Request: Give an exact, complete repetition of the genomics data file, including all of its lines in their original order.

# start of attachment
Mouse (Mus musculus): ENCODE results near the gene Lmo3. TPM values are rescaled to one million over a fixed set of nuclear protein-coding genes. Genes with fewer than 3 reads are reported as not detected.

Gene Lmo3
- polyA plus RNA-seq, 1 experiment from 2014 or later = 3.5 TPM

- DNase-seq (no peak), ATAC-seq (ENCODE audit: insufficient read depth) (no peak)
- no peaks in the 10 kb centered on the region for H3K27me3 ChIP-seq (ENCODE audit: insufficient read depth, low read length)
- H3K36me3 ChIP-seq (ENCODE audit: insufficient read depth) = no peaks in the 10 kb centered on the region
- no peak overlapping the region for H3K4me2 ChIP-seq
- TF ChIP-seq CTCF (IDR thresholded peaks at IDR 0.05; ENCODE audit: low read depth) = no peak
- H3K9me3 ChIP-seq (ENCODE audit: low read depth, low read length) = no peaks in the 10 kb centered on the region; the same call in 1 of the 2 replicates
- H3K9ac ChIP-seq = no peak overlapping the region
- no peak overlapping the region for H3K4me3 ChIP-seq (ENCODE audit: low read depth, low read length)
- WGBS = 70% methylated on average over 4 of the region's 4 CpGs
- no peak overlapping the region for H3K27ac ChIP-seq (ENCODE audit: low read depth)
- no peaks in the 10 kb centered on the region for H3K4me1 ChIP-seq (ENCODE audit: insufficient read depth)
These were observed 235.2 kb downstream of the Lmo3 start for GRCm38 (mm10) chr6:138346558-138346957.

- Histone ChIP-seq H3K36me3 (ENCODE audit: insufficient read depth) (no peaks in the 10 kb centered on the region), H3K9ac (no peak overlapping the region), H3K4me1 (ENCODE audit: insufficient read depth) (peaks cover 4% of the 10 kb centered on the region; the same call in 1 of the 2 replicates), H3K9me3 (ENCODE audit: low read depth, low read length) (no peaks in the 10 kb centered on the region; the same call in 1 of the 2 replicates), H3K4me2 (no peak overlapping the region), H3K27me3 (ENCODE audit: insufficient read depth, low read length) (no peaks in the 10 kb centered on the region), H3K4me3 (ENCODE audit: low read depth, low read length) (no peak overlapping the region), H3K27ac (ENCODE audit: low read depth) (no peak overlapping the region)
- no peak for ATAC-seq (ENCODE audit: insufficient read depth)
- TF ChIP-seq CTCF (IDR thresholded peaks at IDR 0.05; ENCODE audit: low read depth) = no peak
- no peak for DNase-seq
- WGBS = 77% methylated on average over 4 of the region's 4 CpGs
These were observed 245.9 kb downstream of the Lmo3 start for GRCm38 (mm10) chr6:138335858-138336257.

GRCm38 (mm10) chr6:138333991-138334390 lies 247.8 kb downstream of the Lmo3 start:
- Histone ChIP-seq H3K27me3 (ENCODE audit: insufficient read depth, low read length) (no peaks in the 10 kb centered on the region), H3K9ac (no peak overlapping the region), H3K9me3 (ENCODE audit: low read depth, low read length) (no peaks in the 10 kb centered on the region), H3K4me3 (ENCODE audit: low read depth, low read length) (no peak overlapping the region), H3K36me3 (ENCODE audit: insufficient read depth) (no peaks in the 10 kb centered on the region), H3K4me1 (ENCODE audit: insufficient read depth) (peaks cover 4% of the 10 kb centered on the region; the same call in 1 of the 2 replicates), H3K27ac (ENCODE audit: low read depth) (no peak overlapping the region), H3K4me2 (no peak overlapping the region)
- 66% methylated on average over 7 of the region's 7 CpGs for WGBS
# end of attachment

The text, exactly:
Mouse (Mus musculus): ENCODE results near the gene Lmo3. TPM values are rescaled to one million over a fixed set of nuclear protein-coding genes. Genes with fewer than 3 reads are reported as not detected.

Gene Lmo3
- polyA plus RNA-seq, 1 experiment from 2014 or later = 3.5 TPM

- DNase-seq (no peak), ATAC-seq (ENCODE audit: insufficient read depth) (no peak)
- no peaks in the 10 kb centered on the region for H3K27me3 ChIP-seq (ENCODE audit: insufficient read depth, low read length)
- H3K36me3 ChIP-seq (ENCODE audit: insufficient read depth) = no peaks in the 10 kb centered on the region
- no peak overlapping the region for H3K4me2 ChIP-seq
- TF ChIP-seq CTCF (IDR thresholded peaks at IDR 0.05; ENCODE audit: low read depth) = no peak
- H3K9me3 ChIP-seq (ENCODE audit: low read depth, low read length) = no peaks in the 10 kb centered on the region; the same call in 1 of the 2 replicates
- H3K9ac ChIP-seq = no peak overlapping the region
- no peak overlapping the region for H3K4me3 ChIP-seq (ENCODE audit: low read depth, low read length)
- WGBS = 70% methylated on average over 4 of the region's 4 CpGs
- no peak overlapping the region for H3K27ac ChIP-seq (ENCODE audit: low read depth)
- no peaks in the 10 kb centered on the region for H3K4me1 ChIP-seq (ENCODE audit: insufficient read depth)
These were observed 235.2 kb downstream of the Lmo3 start for GRCm38 (mm10) chr6:138346558-138346957.

- Histone ChIP-seq H3K36me3 (ENCODE audit: insufficient read depth) (no peaks in the 10 kb centered on the region), H3K9ac (no peak overlapping the region), H3K4me1 (ENCODE audit: insufficient read depth) (peaks cover 4% of the 10 kb centered on the region; the same call in 1 of the 2 replicates), H3K9me3 (ENCODE audit: low read depth, low read length) (no peaks in the 10 kb centered on the region; the same call in 1 of the 2 replicates), H3K4me2 (no peak overlapping the region), H3K27me3 (ENCODE audit: insufficient read depth, low read length) (no peaks in the 10 kb centered on the region), H3K4me3 (ENCODE audit: low read depth, low read length) (no peak overlapping the region), H3K27ac (ENCODE audit: low read depth) (no peak overlapping the region)
- no peak for ATAC-seq (ENCODE audit: insufficient read depth)
- TF ChIP-seq CTCF (IDR thresholded peaks at IDR 0.05; ENCODE audit: low read depth) = no peak
- no peak for DNase-seq
- WGBS = 77% methylated on average over 4 of the region's 4 CpGs
These were observed 245.9 kb downstream of the Lmo3 start for GRCm38 (mm10) chr6:138335858-138336257.

GRCm38 (mm10) chr6:138333991-138334390 lies 247.8 kb downstream of the Lmo3 start:
- Histone ChIP-seq H3K27me3 (ENCODE audit: insufficient read depth, low read length) (no peaks in the 10 kb centered on the region), H3K9ac (no peak overlapping the region), H3K9me3 (ENCODE audit: low read depth, low read length) (no peaks in the 10 kb centered on the region), H3K4me3 (ENCODE audit: low read depth, low read length) (no peak overlapping the region), H3K36me3 (ENCODE audit: insufficient read depth) (no peaks in the 10 kb centered on the region), H3K4me1 (ENCODE audit: insufficient read depth) (peaks cover 4% of the 10 kb centered on the region; the same call in 1 of the 2 replicates), H3K27ac (ENCODE audit: low read depth) (no peak overlapping the region), H3K4me2 (no peak overlapping the region)
- 66% methylated on average over 7 of the region's 7 CpGs for WGBS